Volkswagen has paid billions of dollars in fines, penalties, and buyback costs related to its "dirty diesel" scandal. But that's not much help to Oliver Schmidt, a VW engineer who at one time headed the automaker's emissions compliance department.
Schmidt, 48, has been in jail in Detroit awaiting trial on 11 felony counts, and a federal judge Thursday refused to release him on bond, saying he presented an extreme flight risk. Schmidt was arrested at Miami International Airport Jan. 7 as he attempted to fly home to Germany after a family vacation. He faces up to 169 years in prison if convicted.
Other VW executives have been warned to stay in Germany, where they are safe from arrest and extradition, at least for now, since Germany rarely extradites its citizens to foreign countries.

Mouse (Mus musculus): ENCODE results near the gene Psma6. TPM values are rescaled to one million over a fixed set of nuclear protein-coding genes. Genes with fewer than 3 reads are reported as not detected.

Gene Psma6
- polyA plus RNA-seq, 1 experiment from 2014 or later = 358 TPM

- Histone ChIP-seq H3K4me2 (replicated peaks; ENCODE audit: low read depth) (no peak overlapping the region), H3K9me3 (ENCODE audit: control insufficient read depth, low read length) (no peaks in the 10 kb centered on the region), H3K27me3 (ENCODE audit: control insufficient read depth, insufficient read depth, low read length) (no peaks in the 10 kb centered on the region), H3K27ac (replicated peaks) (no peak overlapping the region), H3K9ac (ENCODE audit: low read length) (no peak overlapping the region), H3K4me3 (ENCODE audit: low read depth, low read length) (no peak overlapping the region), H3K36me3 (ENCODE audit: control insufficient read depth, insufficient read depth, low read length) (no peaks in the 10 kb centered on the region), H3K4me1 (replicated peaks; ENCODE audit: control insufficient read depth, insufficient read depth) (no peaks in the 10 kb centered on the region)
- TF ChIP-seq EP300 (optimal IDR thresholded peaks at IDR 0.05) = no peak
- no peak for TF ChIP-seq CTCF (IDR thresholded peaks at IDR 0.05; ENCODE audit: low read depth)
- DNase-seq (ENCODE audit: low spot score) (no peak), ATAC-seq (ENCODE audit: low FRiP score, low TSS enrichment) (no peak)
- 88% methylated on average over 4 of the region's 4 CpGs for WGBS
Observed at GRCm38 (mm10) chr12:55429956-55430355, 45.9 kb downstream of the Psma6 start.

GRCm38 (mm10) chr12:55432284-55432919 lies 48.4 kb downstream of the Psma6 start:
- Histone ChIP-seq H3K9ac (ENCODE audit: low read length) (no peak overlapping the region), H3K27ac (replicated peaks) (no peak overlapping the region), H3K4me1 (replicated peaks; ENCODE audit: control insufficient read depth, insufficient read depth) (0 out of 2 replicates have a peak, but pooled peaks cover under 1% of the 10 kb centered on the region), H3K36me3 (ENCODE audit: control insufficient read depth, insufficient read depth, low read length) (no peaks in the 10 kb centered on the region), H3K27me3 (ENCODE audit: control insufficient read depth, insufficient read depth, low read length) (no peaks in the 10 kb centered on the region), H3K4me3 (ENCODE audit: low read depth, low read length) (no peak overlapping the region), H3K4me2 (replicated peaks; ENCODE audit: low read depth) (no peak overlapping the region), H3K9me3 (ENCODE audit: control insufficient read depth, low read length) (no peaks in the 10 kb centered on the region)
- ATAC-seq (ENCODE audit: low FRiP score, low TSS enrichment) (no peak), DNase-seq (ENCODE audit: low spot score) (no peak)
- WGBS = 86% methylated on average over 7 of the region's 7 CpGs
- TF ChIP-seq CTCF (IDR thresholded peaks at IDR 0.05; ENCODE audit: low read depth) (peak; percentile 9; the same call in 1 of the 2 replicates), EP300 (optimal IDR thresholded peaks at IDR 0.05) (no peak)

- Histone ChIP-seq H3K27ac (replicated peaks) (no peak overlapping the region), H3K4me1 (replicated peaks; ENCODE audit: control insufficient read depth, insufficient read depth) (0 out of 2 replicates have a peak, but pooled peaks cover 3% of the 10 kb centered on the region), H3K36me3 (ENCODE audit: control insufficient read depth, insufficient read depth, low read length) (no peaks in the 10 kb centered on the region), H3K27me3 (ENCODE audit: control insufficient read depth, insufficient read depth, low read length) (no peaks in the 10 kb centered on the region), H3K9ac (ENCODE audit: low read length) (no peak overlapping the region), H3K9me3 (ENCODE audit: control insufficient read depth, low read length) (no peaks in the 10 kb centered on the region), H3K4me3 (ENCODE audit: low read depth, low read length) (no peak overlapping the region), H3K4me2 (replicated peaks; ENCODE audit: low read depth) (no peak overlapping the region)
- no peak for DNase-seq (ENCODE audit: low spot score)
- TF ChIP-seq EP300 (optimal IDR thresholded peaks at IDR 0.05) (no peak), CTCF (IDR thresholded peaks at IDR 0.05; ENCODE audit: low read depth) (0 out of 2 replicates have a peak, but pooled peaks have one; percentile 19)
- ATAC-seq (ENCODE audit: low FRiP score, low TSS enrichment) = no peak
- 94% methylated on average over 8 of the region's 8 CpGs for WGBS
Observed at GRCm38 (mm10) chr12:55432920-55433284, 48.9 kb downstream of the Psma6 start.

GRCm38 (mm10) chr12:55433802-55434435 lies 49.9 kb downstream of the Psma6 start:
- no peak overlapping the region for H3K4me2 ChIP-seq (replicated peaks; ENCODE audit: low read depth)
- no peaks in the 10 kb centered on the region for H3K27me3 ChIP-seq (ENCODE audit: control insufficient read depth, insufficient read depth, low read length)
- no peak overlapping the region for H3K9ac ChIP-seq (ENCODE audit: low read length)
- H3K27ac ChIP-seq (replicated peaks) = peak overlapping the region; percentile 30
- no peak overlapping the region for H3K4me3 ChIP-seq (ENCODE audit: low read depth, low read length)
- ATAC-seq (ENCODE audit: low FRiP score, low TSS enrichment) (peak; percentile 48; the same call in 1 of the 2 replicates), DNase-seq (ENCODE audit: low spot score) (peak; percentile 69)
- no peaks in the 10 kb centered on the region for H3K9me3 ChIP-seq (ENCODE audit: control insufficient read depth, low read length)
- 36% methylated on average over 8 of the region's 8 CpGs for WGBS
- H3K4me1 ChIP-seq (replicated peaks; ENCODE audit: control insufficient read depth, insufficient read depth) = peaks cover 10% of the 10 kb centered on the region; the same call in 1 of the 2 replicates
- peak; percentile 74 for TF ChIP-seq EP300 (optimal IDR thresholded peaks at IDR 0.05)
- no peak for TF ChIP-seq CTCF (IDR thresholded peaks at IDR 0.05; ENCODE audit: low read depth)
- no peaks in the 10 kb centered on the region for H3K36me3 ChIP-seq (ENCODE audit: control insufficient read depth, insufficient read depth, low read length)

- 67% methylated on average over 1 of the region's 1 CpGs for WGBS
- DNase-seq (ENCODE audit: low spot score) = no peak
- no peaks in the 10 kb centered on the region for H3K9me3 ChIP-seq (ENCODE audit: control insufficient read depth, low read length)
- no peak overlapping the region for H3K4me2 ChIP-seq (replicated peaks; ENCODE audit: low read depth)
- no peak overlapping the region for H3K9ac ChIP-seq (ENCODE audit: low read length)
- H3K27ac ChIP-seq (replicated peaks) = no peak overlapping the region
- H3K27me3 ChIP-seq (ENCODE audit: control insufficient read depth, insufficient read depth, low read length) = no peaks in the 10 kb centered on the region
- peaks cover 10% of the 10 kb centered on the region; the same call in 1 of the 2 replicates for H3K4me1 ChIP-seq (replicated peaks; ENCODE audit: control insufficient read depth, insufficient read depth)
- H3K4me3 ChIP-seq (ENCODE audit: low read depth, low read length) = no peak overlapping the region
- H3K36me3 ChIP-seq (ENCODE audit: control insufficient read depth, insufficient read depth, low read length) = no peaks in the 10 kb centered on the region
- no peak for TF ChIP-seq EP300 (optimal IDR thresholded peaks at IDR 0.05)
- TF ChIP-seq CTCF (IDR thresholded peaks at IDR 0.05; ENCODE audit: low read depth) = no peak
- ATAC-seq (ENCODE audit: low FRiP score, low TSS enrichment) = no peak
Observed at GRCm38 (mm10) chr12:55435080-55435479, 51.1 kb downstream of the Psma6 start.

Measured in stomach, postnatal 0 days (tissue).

Schmidt was allegedly the author of a damning memo written in April 2014 when researchers at West Virginia University discovered that VW diesels exceeded federal standards and used a software program to reduce emissions when a car was being tested, Automotive News reported.
“It should first be decided whether we are honest. If we are not honest, everything stays as it is,” Schmidt allegedly wrote to a colleague.
Schmidt is only the second VW employee to feel the brunt of the scandal. James Liang, a Volkswagen engineer based in California, entered a guilty plea last September to conspiring to defraud regulators. He has been cooperating with investigators and is scheduled to be sentenced in May.
Volkswagen has agreed to pay $4.3 billion in fines to various U.S. agencies as well as conducting a recall and buyback program that is expected to push the total cost in the U.S. and Canada beyond $23 billion.